New COTS GNSS for CubeSats Enables Better than 10 Centimeter Positioning in Space - Inside GNSS - Global Navigation Satellite Systems Engineering, Policy, and Design

New COTS GNSS for CubeSats Enables Better than 10 Centimeter Positioning in Space

A low-cost, commercial off-the-shelf (COTS)-based, Precise Point Positioning (PPP), multi-constellation, multi-frequency GNSS receiver for micro and small satellites allows ≤10 cm positioning accuracy on a low-Earth orbit. OrbFIX, a GNSS receiver designed for space, can produce high-precision positioning in the vital low volume, mass and power consumption required for small satellites. At the same time, it is being produced for low cost, making it affordable despite its advanced technology.

The activity under the European Space Agency’s (ESA’s) General Support Technology Programme (GSTP) Element 1 involves Romanian InSpace Engineering (RISE), has developed a GNSS receiver based on COTS components that can achieve positioning accuracy to less than 10 cm without trading a loss in robustness.

Space-grade GNSS receivers, with varying degrees of functionality have been available on the micro- and small-satellite market for several years. The demand for such systems derives from their applicability to precise formation flying and position, velocity and timing (PVT) correlated measurements in a spatially distributed network.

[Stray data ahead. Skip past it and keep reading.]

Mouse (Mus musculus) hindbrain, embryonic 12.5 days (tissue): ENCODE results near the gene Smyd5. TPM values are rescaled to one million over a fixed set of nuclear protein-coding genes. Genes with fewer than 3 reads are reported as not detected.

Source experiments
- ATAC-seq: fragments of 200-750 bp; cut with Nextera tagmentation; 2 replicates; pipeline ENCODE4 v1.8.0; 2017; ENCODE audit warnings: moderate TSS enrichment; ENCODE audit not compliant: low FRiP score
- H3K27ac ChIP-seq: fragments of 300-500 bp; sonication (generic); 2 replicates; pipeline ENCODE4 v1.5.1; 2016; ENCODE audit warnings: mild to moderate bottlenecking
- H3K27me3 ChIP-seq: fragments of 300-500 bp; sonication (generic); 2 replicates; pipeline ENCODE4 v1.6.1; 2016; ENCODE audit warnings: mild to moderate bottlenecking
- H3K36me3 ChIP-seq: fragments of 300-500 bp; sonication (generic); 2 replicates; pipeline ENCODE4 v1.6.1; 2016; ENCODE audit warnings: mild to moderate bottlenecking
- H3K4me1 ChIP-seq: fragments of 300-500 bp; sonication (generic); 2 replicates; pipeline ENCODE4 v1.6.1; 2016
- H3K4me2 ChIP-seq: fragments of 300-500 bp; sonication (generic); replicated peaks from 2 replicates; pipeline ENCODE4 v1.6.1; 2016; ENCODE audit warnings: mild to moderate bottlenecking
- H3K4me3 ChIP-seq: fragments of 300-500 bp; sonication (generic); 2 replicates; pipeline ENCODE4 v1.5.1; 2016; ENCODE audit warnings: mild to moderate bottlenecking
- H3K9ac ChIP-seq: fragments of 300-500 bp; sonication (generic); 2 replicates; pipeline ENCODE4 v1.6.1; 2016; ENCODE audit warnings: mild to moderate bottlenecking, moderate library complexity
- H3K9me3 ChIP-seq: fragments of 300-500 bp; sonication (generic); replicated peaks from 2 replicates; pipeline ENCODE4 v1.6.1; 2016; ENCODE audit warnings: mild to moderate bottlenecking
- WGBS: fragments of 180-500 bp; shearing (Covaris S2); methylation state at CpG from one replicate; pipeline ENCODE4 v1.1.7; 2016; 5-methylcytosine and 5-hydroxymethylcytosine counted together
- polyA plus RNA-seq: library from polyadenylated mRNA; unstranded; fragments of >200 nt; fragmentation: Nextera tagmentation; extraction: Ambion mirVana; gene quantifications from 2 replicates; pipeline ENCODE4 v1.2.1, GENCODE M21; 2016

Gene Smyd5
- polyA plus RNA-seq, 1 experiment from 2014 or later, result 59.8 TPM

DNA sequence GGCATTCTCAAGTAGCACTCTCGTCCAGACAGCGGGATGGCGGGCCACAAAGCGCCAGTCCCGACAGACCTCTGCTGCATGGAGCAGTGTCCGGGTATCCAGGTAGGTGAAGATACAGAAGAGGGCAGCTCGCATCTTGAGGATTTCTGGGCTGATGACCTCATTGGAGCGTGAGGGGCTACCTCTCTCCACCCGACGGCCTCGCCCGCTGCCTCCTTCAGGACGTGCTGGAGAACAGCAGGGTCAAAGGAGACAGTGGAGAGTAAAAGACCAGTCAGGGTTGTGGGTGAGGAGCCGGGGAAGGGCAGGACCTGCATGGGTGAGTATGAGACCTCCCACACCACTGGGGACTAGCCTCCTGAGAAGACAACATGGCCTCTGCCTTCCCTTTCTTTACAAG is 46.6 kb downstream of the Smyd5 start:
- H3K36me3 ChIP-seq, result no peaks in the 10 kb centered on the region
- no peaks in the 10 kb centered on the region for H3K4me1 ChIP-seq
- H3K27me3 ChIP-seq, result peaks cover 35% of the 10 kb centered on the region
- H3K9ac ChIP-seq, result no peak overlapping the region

The in-orbit demonstration (IOD) potential of these satellites makes them ideal for experimental missions testing for close orbital maneuvers, for collision avoidance as safety procedures and also for docking. Once demonstrated, these technologies open up new possibilities for de-orbiting, in-orbit servicing applications, close-orbit monitoring and inspection of large targets (i.e. ISS) and even fragmented spacecraft.

As these small satellites are used more and more for in-orbit demonstration they are being used in experimental missions, testing for close orbital manoeuvres, for collision avoidance, safety procedures and even docking. All technologies that, once working, could open possibilities for deorbiting, in orbit servicing and more.

The increase in the number of missions requiring such precise position, velocity and timing determination, along with the decrease in the size of these missions has led to more demands for smaller, cheaper and higher performing GNSS receivers for space.

After successfully concluding the Preliminary Design Review, the vreceiver was tested to withstand radiation, in a thermal-vacuum chamber, in a stratospheric balloon and in a GNSS simulator, replicating operations in a Low-Earth Orbit. Algorithms for low power, artificial neural networks–based positioning and for precise point positioning modes have also been developed and integrated. Next, the OrbFIX receiver will be developed up to TRL 8, going through critical design, testing and qualification procedures.